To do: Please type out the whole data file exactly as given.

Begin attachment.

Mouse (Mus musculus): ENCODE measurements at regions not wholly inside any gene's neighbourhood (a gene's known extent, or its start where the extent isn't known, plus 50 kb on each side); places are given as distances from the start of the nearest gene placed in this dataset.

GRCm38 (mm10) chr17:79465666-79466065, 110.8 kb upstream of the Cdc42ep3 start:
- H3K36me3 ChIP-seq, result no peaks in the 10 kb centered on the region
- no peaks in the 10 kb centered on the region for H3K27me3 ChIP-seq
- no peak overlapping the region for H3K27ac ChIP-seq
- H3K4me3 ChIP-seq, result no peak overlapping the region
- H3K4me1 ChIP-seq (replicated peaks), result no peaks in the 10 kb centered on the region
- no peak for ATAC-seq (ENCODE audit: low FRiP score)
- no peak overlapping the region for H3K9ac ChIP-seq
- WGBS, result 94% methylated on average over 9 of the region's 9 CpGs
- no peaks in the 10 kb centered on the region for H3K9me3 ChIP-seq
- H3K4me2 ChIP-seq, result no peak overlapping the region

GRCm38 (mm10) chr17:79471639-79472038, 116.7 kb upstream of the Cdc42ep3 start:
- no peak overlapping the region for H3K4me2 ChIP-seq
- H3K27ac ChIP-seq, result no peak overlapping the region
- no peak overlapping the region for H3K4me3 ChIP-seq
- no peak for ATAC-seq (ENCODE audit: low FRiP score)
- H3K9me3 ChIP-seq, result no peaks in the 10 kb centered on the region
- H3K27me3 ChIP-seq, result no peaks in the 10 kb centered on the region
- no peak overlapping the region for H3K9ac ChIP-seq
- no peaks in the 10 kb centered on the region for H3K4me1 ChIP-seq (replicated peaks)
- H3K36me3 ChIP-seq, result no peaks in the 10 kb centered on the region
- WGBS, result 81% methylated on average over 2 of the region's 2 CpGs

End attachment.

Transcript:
Mouse (Mus musculus): ENCODE measurements at regions not wholly inside any gene's neighbourhood (a gene's known extent, or its start where the extent isn't known, plus 50 kb on each side); places are given as distances from the start of the nearest gene placed in this dataset.

GRCm38 (mm10) chr17:79465666-79466065, 110.8 kb upstream of the Cdc42ep3 start:
- H3K36me3 ChIP-seq, result no peaks in the 10 kb centered on the region
- no peaks in the 10 kb centered on the region for H3K27me3 ChIP-seq
- no peak overlapping the region for H3K27ac ChIP-seq
- H3K4me3 ChIP-seq, result no peak overlapping the region
- H3K4me1 ChIP-seq (replicated peaks), result no peaks in the 10 kb centered on the region
- no peak for ATAC-seq (ENCODE audit: low FRiP score)
- no peak overlapping the region for H3K9ac ChIP-seq
- WGBS, result 94% methylated on average over 9 of the region's 9 CpGs
- no peaks in the 10 kb centered on the region for H3K9me3 ChIP-seq
- H3K4me2 ChIP-seq, result no peak overlapping the region

GRCm38 (mm10) chr17:79471639-79472038, 116.7 kb upstream of the Cdc42ep3 start:
- no peak overlapping the region for H3K4me2 ChIP-seq
- H3K27ac ChIP-seq, result no peak overlapping the region
- no peak overlapping the region for H3K4me3 ChIP-seq
- no peak for ATAC-seq (ENCODE audit: low FRiP score)
- H3K9me3 ChIP-seq, result no peaks in the 10 kb centered on the region
- H3K27me3 ChIP-seq, result no peaks in the 10 kb centered on the region
- no peak overlapping the region for H3K9ac ChIP-seq
- no peaks in the 10 kb centered on the region for H3K4me1 ChIP-seq (replicated peaks)
- H3K36me3 ChIP-seq, result no peaks in the 10 kb centered on the region
- WGBS, result 81% methylated on average over 2 of the region's 2 CpGs